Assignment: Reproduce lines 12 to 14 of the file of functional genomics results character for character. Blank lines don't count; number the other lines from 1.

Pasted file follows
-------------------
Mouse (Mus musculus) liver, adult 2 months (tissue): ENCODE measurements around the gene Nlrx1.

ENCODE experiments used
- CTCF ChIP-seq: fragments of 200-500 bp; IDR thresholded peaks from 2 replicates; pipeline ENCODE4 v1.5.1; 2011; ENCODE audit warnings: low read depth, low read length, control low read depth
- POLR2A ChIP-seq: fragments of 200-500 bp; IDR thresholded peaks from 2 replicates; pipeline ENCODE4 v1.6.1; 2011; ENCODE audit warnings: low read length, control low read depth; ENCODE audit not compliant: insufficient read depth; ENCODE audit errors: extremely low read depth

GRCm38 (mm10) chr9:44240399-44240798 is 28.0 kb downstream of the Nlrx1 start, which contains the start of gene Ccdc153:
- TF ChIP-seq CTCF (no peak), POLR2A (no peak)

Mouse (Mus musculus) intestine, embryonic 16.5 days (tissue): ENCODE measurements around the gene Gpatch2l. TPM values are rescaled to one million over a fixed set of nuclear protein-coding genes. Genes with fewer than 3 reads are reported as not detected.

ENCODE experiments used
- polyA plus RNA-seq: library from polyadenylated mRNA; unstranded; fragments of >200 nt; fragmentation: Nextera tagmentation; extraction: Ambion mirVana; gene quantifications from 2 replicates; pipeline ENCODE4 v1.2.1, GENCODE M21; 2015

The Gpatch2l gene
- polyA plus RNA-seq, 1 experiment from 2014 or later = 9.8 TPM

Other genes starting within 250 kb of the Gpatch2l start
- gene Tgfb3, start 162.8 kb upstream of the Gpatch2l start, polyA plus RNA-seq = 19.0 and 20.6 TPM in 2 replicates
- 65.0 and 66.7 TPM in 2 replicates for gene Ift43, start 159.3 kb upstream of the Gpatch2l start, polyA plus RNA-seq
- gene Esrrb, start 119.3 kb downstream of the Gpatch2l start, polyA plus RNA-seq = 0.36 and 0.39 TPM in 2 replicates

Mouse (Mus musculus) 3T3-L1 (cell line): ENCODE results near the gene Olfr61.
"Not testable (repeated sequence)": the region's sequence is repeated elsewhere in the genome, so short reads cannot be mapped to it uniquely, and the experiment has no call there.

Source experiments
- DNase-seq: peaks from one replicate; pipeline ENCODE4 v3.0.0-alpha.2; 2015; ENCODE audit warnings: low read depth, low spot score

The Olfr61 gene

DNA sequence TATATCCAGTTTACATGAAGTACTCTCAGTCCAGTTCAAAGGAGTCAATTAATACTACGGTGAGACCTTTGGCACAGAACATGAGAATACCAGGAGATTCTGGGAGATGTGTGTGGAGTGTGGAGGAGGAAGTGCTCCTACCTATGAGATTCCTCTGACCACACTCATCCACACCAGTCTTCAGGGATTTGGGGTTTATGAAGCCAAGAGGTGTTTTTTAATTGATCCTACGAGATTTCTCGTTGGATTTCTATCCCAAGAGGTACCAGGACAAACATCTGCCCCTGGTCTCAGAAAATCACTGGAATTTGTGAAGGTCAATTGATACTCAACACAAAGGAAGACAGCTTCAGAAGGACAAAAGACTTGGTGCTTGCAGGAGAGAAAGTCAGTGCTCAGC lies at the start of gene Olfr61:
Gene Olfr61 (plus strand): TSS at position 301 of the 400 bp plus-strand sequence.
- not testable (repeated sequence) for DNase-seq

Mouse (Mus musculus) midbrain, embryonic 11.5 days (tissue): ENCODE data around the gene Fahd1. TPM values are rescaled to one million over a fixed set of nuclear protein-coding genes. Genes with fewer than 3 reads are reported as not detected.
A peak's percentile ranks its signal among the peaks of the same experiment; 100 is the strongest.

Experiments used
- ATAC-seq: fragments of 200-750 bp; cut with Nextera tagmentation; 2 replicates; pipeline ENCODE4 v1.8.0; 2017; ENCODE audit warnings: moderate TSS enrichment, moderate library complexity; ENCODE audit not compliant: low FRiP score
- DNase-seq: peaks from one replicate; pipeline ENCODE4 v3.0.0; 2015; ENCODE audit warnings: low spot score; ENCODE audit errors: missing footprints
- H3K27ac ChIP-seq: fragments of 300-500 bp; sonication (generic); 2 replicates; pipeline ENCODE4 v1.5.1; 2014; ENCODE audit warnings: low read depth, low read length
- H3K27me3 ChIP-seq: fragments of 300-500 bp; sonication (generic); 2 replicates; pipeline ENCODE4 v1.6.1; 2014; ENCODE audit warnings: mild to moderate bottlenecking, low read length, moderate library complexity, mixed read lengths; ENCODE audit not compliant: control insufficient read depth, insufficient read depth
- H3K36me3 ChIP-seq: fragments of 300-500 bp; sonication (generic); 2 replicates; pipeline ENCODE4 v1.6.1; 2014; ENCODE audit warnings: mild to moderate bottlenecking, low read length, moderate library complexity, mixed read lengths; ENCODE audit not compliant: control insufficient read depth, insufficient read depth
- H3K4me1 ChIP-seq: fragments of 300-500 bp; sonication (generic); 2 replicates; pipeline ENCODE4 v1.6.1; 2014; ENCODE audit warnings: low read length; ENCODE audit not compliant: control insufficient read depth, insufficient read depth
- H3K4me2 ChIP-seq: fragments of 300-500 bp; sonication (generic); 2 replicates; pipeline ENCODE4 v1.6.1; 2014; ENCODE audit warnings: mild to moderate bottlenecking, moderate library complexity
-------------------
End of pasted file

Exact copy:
Other genes starting within 250 kb of the Gpatch2l start
- gene Tgfb3, start 162.8 kb upstream of the Gpatch2l start, polyA plus RNA-seq = 19.0 and 20.6 TPM in 2 replicates
- 65.0 and 66.7 TPM in 2 replicates for gene Ift43, start 159.3 kb upstream of the Gpatch2l start, polyA plus RNA-seq